"This entire experience has opened my eyes up to a tragic world of injustice I never knew existed. If it is possible for law enforcement officials to systematically railroad us with no evidence whatsoever, it is frightening to think what they could do to those who do not to have the resources to defend themselves. So rather than relying on disparaging stereotypes, or creating political and racial conflicts, we must all take a step back from this case and learn from it. This tragedy has revealed that our society has lost sight of the core principle of our legal system, the presumption of innocence."
These three young men had the resources to get very good defense lawyers. Most people don't. That we do not adequately fund public defenders' offices in this country should be a source of shame: spending years of your life in prison, and having your good name destroyed, is just as much of a tragedy and an injustice when it befalls people who do not go to good universities or have parents who are well off. Good for Seligman for making this point.
"NBC News dropped Don Imus yesterday, canceling his talk show on its MSNBC cable news channel a week after he made a racially disparaging remark about the Rutgers University women’s basketball team. (...)
Numerous advertisers said yesterday that they would refuse to sponsor the show in the future. Among the advertisers were General Motors, American Express, Sprint Nextel, GlaxoSmithKline, TD Ameritrade and Ditech.com."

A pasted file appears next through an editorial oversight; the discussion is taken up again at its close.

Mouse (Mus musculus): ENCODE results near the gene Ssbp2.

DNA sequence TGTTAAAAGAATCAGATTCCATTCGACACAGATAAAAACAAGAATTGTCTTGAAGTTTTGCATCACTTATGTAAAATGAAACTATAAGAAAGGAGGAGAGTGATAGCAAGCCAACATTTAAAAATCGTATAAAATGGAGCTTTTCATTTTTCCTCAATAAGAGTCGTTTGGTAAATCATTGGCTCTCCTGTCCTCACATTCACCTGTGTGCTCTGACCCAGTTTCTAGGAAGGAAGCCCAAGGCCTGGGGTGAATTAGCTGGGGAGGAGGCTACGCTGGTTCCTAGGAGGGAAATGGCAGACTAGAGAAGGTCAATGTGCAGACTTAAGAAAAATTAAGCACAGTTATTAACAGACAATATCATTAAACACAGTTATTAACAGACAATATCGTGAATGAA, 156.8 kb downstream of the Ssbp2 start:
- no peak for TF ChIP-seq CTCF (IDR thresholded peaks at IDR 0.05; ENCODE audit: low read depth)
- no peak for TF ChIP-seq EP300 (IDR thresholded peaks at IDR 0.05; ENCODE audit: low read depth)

What the Imus episode and the Duke lacrosse case have in common is that in both cases, people seem to have forgotten that they were dealing with actual human beings. Don Imus was just doing (what I gather is) his normal schtick. I don't suppose he was actually thinking: here are a group of young women who have taken their team to the NCAA championships; I wonder how I can completely ruin what ought to be one of the greatest days of their lives? They probably just weren't that real to him. Similarly, though much more damagingly, I don't suppose that Mike Nifong said to himself: I wonder how I can do something truly awful to some Duke lacrosse players? He probably just got caught up in the politics of it, and forgot about justice. Likewise, there were altogether too many commenters -- probably on both sides -- for whom this case was just an occasion for a canned political rant, not one that involved actual human beings.
I think that getting so caught up in what you're doing that you forget that you're dealing with actual human beings is one of the most morally dangerous things there is. It's easy to see how it happens; we're all vulnerable to this. But forcing yourself to remember the human beings on the other side, especially when it's tempting not to, is absolutely essential. And it's equally essential to remember that however closely a story seems to fit your favorite preconceived narrative, you can't know that it does fit without evidence. The world does not exist to reinforce our preconceptions.
Luckily, in these cases, justice seems to have prevailed. But we can never just assume that it will. We have to work to make it so, if we want our country to be just.